What is Absolute Return?
Absolute Return in its basic definition is the return that an asset achieves over a certain period of time. This measure looks at the appreciation or depreciation (expressed as a percentage). For example, a $50 stock drifts to $100 is a 100% absolute return. If that same stock drifts back from $100 to $50, its absolute return is -50%.
Absolute Return as an investment objective is one that does not try to beat an arbitrary benchmark index but instead seeks to generate real profits over a complete market cycle regardless of market conditions. That is, an objective of positive returns on investment over a 4 to 5 year period irrespective of the direction of a stock, commodity, or bond markets.
Absolute return as a strategy: absolute return is sometimes used to define an investment strategy. An absolute return strategy is a plan, method, or series of maneuvers aiming to compound capital positively and to avoid big losses to capital in difficult market conditions. Whereas Relative Return strategies typically measure their success in terms of whether they track or outperform a market benchmark or index, alternative investment strategies aim to achieve positive returns irrespective of whether the prices of stocks, bonds, or commodities rise or fall over the market cycle. NOTE: a full market cycle is years, not days, weeks, or months.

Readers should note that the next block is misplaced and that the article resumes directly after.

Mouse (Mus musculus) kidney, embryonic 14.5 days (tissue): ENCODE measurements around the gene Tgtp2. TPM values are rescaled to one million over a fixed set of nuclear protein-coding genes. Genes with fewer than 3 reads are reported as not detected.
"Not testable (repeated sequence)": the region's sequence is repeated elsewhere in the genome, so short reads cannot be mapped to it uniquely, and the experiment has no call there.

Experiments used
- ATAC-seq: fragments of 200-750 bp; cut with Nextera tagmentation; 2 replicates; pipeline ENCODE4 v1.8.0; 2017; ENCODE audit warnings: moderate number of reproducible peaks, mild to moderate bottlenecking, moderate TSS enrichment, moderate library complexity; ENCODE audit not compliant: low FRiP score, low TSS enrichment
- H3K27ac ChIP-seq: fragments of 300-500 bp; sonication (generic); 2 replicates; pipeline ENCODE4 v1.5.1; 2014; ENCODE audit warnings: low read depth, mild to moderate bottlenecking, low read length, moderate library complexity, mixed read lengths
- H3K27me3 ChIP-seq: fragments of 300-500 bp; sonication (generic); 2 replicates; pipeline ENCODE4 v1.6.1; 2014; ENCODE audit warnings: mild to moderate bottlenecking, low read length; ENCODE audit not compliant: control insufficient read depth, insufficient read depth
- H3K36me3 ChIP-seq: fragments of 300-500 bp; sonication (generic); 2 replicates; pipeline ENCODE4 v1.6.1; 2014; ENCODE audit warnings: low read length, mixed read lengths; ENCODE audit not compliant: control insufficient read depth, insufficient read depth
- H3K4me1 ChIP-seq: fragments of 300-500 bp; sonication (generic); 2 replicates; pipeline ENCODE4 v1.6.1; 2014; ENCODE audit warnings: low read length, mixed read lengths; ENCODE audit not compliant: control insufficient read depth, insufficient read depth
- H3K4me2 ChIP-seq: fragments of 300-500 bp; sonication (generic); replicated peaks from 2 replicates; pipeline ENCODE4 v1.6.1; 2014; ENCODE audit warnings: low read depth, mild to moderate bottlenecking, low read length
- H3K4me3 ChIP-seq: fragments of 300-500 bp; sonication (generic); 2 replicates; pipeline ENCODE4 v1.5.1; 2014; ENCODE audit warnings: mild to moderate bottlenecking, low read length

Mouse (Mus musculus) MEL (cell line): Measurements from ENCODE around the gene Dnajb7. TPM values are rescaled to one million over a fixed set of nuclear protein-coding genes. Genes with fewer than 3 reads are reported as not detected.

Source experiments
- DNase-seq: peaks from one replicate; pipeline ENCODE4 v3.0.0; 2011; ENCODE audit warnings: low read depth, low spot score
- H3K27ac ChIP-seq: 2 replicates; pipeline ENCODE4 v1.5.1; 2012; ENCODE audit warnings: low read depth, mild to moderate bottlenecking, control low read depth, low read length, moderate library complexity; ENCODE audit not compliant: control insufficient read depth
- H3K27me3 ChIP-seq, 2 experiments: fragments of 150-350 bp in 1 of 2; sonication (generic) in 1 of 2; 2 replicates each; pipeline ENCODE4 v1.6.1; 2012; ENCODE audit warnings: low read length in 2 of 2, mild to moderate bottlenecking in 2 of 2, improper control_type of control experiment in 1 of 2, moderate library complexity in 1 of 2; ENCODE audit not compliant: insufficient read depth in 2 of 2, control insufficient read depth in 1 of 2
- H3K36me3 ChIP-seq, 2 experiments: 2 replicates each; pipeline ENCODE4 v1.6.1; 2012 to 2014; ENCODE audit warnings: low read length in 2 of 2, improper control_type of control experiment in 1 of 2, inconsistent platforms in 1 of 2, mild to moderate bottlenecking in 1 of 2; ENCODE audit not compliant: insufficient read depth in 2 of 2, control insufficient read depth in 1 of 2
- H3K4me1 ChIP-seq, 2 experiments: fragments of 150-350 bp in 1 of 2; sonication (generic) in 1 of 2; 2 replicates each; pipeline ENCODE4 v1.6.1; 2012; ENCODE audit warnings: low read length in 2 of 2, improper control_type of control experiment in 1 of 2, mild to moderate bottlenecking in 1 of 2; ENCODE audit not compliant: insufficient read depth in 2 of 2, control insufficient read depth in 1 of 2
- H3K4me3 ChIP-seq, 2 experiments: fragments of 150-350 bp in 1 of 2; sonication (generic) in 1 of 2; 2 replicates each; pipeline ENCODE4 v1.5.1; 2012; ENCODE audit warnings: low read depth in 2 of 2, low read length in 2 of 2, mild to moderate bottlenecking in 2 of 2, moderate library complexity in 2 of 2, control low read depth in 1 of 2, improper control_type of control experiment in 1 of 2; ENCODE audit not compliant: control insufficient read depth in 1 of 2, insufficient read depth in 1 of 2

Whether you think of absolute return as an objective or a strategy, it is a skill-based rather than market-based. That is, the absolute return manager creates his or her results through tactical decision-making as opposed to taking what the market is giving. One can employ a wide range of approaches toward an absolute return objective, from price based trend following to fundamental analysis. At Shell Capital, we believe price based methods are more robust and lead to a higher probability of a positive expectation. Through our historical precedence, testing, and experience, we find that any fundamental type method that is based on something other than price has the capability to stray far enough from price to put the odds against absolute returns. That is, a manager buying what he believes is undervalued and selling short what he believes is overvalued can go very wrong if he is. But price cannot deviate from itself. Price is the judge and the jury.
For information about the application of absolute returns visit Shell Capital Management, LLC
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